Connecting with the media
by Melissa Barreca
Connecting with the media
Knowing the ins and outs of how the media works will get your stories heard
Public Relations by Melissa Barreca & Kathy Callahan
Melissa Barreca is communications project manager at Ameristar Casino St. Charles in St. Charles, Mo. She can be reached at (800) 325-7777, or by e-mail at firstname.lastname@example.org. Kathy Callahan is director of communications for Ameristar's corporate office in Las Vegas. She can be reached at (702) 567-7053, or by e-mail at email@example.com.
One of the most basic aspects of public relations is the act of seeking and maximizing positive media exposure for a company. In fact (much to the chagrin of many PR practitioners), to some the terms Public Relations and Media Relations are still interchangeable. While it's normally just one part of the larger PR function, good media relations is critical to success.
Casinos can take a page from the media relations play book to instantly improve their media exposure by simply:
(1) Learning to think like a journalist; and
(2) Giving them what they're looking for.
Understanding the journalist
Thinking like a journalist means understanding the media business, its goals and its challenges. Publications must fill pages with interesting content that will inform and entertain their readers. Broadcast news outlets have hours of airtime to mold into compelling television or radio programs that attract a regular audience. In the media business, deadlines rule the day as harried newsmen and newswomen churn out story after story.
So journalists must seek out, shape and package stories on a regular basis. The best way to understand what any specific reporter seeks is to understand their readers, viewers or listeners and what matters to them. To the extent that your company can learn this information and work with it, your media relations program will thrive.
For example, a mainstream media outlet, such as a daily newspaper, is probably never going to print your latest jackpot winners (unfortunately there is nothing new or unique about someone winning a $1,000 slot payout at a casino). This type of information is best sent to gaming trades aimed at a consumer audience which are always looking to fill a certain number of pages with smiling faces of jackpot winners holding enormous cardboard checks.
If you continually bombard the local daily newspaper editor with regular jackpot winner releases, you are definitely not making any friends and other stories you send may get overlooked. However, mainstream media might be interested in a different angle, such as the largest payout in the history of your property, the market, the state, etc., or a winner that has some special story or circumstance.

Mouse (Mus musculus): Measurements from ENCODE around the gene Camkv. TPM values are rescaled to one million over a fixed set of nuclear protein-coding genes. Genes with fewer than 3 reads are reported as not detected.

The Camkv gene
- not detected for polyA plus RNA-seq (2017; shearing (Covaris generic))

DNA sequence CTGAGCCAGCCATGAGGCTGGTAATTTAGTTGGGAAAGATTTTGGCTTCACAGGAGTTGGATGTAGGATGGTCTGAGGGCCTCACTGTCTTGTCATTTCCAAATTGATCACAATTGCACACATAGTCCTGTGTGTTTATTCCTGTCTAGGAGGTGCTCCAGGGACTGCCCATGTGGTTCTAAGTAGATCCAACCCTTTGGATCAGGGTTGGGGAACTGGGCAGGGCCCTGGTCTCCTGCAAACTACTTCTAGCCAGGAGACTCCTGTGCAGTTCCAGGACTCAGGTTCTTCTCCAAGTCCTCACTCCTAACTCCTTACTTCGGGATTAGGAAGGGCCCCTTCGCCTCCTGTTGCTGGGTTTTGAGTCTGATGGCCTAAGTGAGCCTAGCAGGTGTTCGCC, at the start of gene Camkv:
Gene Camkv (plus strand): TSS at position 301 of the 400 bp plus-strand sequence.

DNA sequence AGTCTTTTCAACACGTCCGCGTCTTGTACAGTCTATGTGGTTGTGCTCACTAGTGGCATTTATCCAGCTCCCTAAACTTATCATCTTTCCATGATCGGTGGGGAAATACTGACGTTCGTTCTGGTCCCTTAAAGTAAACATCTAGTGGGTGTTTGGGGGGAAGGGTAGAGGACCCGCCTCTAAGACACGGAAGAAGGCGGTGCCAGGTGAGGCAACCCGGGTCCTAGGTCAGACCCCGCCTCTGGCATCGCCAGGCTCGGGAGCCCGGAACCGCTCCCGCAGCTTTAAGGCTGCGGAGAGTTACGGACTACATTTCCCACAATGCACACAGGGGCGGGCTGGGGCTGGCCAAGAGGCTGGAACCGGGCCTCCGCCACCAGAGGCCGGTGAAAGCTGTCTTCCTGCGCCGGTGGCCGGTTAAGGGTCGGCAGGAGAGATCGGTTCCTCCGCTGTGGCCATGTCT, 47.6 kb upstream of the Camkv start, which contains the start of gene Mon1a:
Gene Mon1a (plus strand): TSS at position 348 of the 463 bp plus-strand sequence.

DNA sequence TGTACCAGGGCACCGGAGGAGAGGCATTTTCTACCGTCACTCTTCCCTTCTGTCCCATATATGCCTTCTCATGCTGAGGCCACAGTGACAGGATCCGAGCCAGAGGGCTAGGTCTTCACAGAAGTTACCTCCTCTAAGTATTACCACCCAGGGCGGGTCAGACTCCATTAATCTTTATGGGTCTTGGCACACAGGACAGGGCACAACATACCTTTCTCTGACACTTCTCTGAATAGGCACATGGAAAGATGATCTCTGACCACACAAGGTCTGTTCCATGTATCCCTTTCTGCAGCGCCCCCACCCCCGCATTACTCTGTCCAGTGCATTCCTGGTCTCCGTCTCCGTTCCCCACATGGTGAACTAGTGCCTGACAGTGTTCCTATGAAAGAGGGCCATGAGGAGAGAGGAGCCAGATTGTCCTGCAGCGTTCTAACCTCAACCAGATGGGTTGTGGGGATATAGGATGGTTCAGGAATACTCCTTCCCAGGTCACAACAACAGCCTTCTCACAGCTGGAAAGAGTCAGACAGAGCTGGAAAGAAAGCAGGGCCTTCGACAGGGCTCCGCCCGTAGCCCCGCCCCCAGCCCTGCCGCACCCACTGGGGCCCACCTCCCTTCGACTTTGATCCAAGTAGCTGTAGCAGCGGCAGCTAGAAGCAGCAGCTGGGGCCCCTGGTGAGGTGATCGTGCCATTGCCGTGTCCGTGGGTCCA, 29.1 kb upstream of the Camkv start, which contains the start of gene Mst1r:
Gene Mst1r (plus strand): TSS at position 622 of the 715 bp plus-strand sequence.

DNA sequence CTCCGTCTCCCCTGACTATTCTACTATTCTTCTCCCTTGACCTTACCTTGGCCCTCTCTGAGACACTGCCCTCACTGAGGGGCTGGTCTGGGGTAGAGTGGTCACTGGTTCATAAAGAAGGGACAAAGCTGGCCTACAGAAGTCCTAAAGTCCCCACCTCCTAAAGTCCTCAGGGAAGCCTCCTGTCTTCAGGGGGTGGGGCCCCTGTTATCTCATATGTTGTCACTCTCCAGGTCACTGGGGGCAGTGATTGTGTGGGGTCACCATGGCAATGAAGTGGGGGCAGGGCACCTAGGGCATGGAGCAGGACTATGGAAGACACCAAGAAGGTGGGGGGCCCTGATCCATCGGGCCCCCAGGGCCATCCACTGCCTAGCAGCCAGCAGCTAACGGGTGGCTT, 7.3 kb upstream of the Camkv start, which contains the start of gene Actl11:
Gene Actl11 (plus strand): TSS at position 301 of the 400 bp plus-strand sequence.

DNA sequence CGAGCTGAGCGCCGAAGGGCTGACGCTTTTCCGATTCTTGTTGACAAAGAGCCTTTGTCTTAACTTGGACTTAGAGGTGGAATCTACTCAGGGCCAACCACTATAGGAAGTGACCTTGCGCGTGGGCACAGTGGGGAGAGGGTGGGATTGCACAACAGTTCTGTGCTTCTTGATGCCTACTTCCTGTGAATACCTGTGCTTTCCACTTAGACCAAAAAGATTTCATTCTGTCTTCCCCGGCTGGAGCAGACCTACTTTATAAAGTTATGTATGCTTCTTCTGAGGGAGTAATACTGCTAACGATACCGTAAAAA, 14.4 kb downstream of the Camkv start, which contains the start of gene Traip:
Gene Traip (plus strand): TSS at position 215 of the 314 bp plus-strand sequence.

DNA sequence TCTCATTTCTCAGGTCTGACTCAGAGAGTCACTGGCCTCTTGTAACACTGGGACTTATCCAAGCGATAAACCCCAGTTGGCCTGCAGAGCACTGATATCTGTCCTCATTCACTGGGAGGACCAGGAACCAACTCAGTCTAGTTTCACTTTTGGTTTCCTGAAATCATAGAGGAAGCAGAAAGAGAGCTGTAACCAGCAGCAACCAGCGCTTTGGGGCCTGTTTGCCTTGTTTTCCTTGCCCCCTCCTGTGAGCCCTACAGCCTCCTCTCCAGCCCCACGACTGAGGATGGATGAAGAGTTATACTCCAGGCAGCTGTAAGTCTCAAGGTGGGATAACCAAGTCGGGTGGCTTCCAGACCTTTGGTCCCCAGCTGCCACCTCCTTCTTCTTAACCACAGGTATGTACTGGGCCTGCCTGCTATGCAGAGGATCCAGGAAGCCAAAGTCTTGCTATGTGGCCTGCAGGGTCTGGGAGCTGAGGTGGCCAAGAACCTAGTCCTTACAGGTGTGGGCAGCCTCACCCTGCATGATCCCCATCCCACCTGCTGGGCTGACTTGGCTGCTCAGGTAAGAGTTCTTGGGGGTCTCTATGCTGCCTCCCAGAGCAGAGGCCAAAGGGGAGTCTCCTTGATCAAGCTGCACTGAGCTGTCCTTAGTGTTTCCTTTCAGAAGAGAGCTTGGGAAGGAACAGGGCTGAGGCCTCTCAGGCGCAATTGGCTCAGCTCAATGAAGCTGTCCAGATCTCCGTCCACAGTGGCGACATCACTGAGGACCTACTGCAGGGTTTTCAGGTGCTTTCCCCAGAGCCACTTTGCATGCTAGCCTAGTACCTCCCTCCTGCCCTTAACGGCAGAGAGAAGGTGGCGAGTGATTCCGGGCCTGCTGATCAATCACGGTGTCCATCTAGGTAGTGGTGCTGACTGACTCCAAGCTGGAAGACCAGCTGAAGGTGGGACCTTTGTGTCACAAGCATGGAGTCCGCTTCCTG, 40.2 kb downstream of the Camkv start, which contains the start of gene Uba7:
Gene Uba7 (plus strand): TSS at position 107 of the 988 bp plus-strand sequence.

Making the pitch
After identifying a new and unique story angle that you feel a specific reporter might be interested in, contact that reporter to make your pitch. But beware, every reporter has a preferred method for being contacted and receiving information. If you e-mail a reporter who never opens unsolicited messages or leave a voicemail for an editor whose phone is collecting dust, the story will go nowhere.
The manner of pitching is just as important as the method. Consider these tips for crafting the perfect pitch:
• Be passionate about your subject. Reporters won't be interested in a story unless you show enthusiasm for the topic.
• Always say what you want up front. Journalists appreciate contacts that get right to the point.
• Figure out what's in it for them. Your pitch stands a
better chance of succeeding if you lead in with a compelling reason that their readers or viewers will benefit from the information.
If you approach each pitching opportunity with these criteria in mind, you will inevitably develop stronger pitches that enjoy a greater rate of success.
Of course, not every story will be suitable for one-on-one pitching and may need to be distributed to a wide audience of media outlets at the same time. Press releases have long been the tool of choice for disseminating this type of information and e-mail is quickly becoming the preferred method of contact.
However, there are a few pitfalls to be aware of when creating and distributing releases electronically.
Effective electronic delivery
When e-mailing press releases, it is important to consider how it will be received. Many media outlets have sophisticated e-mail filters to block out computer viruses and an onslaught of spam. Many reporters cannot take receipt of an e-mail message from an unfamiliar e-mail address or one that contains attachments of any kind. Others will reject e-mails that don't pass through spam filters.
In sending press releases electronically, make sure that you have addressed both the content and the format of your message to maximize its chance of reaching the final destination.
• Check the content of your message for red flags that might set off a spam filter with the free spam content checker at www.lyris.com/contentchecker to edit out any suspect words or phrases before sending.
• The format of your message should be in plain text with minimal formatting and should preferably fit in one e-mail window.
• Since few press releases fit in this limited amount of space, it's helpful to include just a headline and the first few paragraphs with a link back to a press release posted to your Web site.
• Never include any attachments on the message. Most journalists won't touch them.
• In addition, be sure to send your e-mail individually to media contacts whenever possible. Many spam filters will automatically detect and reject messages that have too many recipients in the "to," "cc," or "bcc" fields.
Knowing your targets and understanding how to reach them are the keys in successful media pitching. With a little research and careful crafting of your message, your company's positive media exposure will improve.